New biometric bag drop machines that Spirit has begun operating at New York LaGuardia and Chicago O'Hare have the potential to be transformative for U.S. flyers.
In fact, the discount carrier said it is working on protocols in conjunction with TSA that would allow passengers to check bags for the first time on U.S. domestic flights without any manual identity verification from an agent.
"If there were 10 hurdles that we needed to jump over to get this all through, we've done nine of them," Spirit spokesman Field Sutton said.
Spirit is operating four biometric units at LaGuardia and five at O'Hare. For now, passengers initiate the process by showing their ID to an agent. They then proceed to one of the biometric machines.
The units verify the identity of each passenger by cross-checking the passenger's photo on an ID, such as a driver's license, against a live photo the machine takes at the scene. Assuming it's a match, passengers then drop their bags onto a belt attached to the unit and they are weighed. Bag fee payments are also made through the unit, all without the need for additional assistance from an agent.
Spirit began the self-bag drop project for time-saving purposes. Data confirms the new procedure lowers average bag drop processing time to just 70 seconds per flyer, a reduction of 30%, the company said. But with the emergence of the Covid-19 pandemic, Spirit now also views biometric bag drop as a way to reduce face-to-face interactions.
However, the company will need TSA approval before it can entirely remove agents from the process.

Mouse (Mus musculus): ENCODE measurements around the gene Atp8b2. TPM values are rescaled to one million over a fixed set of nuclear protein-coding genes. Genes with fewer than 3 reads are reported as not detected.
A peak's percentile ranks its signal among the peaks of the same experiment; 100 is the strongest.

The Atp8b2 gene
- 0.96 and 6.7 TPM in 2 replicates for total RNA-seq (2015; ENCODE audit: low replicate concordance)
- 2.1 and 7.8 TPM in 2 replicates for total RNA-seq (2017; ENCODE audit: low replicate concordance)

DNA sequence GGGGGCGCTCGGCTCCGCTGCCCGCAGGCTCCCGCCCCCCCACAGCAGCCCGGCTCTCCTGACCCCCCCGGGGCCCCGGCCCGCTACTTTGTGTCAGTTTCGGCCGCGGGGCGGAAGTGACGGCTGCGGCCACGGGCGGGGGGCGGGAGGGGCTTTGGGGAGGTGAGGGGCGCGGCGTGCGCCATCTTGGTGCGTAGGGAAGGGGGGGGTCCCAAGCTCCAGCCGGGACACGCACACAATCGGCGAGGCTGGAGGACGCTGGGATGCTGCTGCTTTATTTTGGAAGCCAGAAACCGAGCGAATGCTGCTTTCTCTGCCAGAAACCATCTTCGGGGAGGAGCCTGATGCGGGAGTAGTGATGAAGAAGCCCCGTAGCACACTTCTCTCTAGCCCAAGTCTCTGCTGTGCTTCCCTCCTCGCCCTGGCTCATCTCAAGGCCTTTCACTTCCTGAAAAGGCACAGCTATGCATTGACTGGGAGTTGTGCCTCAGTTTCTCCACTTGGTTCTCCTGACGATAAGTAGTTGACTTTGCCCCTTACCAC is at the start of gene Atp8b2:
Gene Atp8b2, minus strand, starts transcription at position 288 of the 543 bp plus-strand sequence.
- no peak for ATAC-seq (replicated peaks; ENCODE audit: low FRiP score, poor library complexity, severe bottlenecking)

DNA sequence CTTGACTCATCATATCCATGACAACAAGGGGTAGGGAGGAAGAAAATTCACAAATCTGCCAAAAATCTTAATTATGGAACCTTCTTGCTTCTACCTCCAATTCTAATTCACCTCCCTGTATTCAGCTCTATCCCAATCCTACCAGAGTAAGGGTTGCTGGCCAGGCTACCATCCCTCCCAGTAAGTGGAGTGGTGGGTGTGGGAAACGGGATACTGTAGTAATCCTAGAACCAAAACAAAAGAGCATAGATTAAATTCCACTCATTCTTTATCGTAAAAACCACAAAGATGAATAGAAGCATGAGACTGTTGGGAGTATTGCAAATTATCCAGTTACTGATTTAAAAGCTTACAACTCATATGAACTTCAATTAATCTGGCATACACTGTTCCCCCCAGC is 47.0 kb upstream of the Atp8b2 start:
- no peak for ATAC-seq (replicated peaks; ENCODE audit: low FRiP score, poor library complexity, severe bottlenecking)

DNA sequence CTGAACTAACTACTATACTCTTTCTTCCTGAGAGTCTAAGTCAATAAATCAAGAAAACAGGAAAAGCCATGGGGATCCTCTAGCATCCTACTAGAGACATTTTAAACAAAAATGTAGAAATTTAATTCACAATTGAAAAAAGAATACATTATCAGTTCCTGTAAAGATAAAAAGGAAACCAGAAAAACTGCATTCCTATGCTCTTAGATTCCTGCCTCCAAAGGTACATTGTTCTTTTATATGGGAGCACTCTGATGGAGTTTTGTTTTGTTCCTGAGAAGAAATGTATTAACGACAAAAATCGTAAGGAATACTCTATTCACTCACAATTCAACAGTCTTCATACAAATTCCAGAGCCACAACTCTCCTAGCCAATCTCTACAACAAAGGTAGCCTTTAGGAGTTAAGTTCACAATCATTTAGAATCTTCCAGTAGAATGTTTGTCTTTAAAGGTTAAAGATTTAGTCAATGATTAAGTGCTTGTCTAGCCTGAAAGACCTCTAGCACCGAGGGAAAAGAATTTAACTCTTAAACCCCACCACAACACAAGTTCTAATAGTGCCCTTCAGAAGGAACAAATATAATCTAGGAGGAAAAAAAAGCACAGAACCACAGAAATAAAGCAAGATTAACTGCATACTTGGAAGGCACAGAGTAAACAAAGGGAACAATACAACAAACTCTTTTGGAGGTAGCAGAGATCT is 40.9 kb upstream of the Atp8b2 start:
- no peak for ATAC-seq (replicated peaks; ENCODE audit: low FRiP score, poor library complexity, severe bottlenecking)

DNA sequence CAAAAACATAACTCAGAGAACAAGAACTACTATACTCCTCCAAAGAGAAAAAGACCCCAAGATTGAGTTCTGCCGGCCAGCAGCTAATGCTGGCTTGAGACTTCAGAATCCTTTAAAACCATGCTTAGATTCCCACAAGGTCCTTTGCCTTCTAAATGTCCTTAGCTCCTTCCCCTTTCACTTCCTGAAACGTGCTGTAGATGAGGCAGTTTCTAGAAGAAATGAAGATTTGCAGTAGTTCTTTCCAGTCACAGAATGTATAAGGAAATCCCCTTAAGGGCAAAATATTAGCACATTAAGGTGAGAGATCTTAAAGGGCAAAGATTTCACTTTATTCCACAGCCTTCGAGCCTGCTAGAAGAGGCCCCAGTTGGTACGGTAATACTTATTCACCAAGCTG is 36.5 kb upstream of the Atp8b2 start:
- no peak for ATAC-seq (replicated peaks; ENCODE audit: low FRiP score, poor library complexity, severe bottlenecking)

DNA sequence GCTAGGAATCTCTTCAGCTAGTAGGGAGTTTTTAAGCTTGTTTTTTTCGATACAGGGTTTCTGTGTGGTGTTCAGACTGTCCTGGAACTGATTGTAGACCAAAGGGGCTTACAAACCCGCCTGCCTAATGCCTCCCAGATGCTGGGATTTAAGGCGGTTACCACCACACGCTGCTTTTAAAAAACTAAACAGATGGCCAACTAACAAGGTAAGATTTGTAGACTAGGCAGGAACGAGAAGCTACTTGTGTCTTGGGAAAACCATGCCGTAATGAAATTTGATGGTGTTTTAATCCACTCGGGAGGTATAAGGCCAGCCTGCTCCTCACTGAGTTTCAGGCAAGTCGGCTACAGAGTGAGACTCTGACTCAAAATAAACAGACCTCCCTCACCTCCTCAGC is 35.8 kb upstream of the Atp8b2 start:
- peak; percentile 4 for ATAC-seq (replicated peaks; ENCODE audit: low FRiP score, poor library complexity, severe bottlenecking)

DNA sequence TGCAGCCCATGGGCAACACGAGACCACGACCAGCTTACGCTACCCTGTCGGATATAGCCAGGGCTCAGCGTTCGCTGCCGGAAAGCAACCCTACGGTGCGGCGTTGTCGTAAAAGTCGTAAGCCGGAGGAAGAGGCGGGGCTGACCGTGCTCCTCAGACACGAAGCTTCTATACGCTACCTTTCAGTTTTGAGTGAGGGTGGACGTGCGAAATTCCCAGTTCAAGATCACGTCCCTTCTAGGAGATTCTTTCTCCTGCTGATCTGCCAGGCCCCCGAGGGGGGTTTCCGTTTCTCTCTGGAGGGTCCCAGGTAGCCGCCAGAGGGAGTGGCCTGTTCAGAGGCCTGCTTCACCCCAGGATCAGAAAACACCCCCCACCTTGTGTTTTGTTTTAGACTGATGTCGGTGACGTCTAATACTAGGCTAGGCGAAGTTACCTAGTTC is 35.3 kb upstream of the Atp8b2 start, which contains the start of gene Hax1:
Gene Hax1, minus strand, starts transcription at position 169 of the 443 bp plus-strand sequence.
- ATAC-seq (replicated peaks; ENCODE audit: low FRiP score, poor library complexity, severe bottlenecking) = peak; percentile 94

In an email, TSA spokeswoman Lisa Farbstein declined to specifically address a question about Spirit's biometric units. The agency, she said, is committed to partnering with airlines in order to enhance the efficiency and security of the air travel experience.
"TSA routinely works with its stakeholders and industry experts to develop clear requirements for industry implementation of new security technology," Farbstein said. "Automated bag drop solutions are at the forefront of this technology implementation and are leveraging cutting-edge ID verification and biometric matching technologies."
Sutton said that Spirit has been testing the biometric hardware in the LaGuardia bag drop units since May. In the past few weeks, the carrier has made the biometric process available to all flyers at LaGuardia while also making the O'Hare units operational.
TSA approval to eliminate the agent ID check, he said, is contingent upon the carrier having enough data to demonstrate the reliability and accuracy of the biometric checks.
"We expect it to be soon," Sutton said.
Passengers who are concerned about privacy have the choice to opt out of the biometric identity check. But Sutton said that Spirit does not share individuals' data; the carrier only provides broader reports on the accuracy of the biometric verification to the TSA.
Though this is the first time a U.S. carrier has deployed biometric check-in assistance for domestic flights, numerous U.S. airports and airlines have tested or rolled out biometric solutions for boarding international flights. In late 2018, Delta unveiled a package of trial solutions in Atlanta's international Terminal F that allowed passengers to go through bag check, security and boarding without having to display a boarding pass after submitting to biometric identity verification at a check-in kiosk.
Such international travel solutions, though, must match images taken at biometric units against digital passport images already held by Customs and Border Protection (CBP).
For Spirit's domestic solution, passengers can submit any of more than 50,000 forms of ID from nearly 200 countries. Identity confirmation is undertaken entirely by the airline, without the aid of the CBP or any other outside entity.